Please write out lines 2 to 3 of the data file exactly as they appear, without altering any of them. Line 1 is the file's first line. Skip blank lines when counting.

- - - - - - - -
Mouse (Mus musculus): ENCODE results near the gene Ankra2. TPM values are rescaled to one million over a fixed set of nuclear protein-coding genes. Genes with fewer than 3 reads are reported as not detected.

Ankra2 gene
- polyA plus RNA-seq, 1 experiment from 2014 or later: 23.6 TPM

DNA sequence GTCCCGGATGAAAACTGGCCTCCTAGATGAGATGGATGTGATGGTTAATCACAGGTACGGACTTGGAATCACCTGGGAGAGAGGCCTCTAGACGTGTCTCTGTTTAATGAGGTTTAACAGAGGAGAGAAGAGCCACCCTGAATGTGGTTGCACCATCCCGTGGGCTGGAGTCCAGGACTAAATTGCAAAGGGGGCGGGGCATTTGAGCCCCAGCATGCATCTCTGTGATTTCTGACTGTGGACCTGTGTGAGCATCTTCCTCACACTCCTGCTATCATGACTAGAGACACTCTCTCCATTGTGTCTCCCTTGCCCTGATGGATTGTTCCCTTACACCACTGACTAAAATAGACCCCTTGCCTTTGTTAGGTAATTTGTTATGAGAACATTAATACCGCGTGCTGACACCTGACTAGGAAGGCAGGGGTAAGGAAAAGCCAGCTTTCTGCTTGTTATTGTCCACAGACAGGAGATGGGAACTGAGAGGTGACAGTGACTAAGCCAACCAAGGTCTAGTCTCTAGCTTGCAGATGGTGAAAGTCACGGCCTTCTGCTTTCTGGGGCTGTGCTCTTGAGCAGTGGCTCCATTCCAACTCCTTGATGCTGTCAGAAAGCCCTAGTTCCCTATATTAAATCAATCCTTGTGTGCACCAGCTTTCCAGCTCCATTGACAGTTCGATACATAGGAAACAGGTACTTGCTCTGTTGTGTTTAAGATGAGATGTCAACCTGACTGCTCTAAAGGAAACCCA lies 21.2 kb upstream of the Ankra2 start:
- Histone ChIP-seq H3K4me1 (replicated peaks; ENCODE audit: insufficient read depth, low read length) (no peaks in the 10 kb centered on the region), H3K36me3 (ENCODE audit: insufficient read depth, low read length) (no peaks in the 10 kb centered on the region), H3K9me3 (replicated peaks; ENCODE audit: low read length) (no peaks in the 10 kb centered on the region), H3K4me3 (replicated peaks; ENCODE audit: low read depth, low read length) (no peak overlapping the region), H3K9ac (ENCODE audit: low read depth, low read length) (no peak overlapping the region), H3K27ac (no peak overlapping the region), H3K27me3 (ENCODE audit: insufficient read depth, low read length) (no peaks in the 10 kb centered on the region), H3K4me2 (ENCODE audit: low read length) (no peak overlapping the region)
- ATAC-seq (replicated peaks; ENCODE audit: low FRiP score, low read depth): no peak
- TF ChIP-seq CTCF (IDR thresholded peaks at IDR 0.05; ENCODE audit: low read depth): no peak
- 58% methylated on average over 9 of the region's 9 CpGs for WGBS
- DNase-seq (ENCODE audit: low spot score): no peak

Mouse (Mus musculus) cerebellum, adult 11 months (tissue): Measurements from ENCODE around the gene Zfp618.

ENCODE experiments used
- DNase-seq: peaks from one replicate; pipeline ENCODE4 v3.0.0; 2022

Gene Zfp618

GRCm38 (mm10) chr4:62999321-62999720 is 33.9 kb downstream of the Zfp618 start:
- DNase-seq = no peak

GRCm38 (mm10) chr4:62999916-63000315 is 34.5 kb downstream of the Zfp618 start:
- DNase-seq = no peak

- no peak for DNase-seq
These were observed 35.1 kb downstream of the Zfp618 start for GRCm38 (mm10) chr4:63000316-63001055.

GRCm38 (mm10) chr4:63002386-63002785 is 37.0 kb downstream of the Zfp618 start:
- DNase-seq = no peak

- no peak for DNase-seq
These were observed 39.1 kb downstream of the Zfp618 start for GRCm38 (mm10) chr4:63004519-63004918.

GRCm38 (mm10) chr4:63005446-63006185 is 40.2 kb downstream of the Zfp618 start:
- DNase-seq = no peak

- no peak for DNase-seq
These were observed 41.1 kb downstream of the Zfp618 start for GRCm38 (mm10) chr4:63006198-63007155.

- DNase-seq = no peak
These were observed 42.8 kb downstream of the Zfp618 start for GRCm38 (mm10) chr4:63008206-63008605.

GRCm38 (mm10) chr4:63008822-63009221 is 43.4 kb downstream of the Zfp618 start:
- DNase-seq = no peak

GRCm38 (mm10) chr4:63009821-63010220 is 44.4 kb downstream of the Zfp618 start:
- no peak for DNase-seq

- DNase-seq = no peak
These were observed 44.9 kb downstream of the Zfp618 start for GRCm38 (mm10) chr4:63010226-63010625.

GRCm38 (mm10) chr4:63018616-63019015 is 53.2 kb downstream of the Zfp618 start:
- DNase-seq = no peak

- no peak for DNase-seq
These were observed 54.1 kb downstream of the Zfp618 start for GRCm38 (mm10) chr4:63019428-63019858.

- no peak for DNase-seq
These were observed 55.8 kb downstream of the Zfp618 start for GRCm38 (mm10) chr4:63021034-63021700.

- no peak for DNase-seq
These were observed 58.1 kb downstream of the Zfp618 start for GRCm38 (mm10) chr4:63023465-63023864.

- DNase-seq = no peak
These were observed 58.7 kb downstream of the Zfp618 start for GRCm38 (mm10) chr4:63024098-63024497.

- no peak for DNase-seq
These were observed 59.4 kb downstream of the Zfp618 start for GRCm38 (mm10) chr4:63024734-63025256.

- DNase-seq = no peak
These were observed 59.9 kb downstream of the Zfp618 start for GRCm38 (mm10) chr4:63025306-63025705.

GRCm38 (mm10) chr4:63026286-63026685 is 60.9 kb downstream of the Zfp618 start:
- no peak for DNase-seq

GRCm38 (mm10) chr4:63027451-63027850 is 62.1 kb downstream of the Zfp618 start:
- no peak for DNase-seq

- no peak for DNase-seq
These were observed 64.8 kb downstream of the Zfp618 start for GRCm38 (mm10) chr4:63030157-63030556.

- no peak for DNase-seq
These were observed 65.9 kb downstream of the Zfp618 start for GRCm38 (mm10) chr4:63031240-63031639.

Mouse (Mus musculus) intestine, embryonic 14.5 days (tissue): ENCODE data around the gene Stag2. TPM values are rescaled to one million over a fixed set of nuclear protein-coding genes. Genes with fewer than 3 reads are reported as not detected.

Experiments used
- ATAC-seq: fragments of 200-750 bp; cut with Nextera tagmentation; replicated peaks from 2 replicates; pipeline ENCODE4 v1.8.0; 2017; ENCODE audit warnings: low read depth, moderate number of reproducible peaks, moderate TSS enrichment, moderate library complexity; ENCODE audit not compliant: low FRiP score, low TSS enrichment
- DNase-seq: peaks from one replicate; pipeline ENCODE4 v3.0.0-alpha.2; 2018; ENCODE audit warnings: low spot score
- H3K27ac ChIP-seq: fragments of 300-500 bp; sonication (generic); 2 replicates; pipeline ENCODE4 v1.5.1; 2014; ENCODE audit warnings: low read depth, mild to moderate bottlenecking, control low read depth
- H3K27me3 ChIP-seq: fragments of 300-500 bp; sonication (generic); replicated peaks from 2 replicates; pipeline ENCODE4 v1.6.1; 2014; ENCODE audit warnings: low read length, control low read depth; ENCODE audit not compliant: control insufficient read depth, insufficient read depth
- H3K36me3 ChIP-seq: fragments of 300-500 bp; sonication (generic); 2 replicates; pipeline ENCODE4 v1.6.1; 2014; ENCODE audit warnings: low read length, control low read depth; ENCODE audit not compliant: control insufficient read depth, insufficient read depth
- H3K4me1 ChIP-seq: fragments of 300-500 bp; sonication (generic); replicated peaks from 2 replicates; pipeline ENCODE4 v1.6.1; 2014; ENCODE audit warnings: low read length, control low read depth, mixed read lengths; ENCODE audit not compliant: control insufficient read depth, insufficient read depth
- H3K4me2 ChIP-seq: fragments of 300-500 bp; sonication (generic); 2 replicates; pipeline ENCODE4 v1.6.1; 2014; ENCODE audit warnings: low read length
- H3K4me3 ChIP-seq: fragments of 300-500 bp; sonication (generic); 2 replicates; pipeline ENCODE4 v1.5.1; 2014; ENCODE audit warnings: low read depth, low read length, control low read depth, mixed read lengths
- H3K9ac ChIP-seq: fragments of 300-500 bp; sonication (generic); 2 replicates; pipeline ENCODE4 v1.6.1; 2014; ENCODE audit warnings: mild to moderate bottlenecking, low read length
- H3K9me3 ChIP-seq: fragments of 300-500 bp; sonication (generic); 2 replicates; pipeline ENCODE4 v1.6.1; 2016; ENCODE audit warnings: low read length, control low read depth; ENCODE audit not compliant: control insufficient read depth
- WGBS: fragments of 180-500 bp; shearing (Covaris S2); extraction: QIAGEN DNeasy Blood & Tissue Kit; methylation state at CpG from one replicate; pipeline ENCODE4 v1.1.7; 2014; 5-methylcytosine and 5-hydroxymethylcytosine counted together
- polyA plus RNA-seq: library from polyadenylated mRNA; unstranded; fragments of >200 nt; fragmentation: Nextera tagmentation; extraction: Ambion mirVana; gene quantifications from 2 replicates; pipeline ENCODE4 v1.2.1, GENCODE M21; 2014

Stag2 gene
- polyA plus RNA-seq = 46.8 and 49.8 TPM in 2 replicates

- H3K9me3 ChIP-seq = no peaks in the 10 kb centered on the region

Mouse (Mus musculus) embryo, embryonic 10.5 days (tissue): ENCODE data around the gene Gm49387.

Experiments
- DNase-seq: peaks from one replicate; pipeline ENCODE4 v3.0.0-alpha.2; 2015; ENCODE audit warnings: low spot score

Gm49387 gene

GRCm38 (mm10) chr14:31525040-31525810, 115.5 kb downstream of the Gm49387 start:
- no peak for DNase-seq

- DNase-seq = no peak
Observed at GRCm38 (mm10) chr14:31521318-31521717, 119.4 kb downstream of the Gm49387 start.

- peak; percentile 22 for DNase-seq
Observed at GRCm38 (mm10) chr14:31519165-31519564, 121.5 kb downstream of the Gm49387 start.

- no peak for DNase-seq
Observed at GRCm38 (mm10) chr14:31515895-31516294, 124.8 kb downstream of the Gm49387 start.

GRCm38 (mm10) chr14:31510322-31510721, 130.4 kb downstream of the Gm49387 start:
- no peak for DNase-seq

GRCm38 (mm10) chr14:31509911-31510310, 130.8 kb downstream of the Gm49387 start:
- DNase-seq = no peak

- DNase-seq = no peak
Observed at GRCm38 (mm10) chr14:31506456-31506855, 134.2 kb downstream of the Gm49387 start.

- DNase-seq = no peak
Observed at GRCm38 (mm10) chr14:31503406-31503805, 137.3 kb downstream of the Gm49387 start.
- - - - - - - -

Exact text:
Ankra2 gene
- polyA plus RNA-seq, 1 experiment from 2014 or later: 23.6 TPM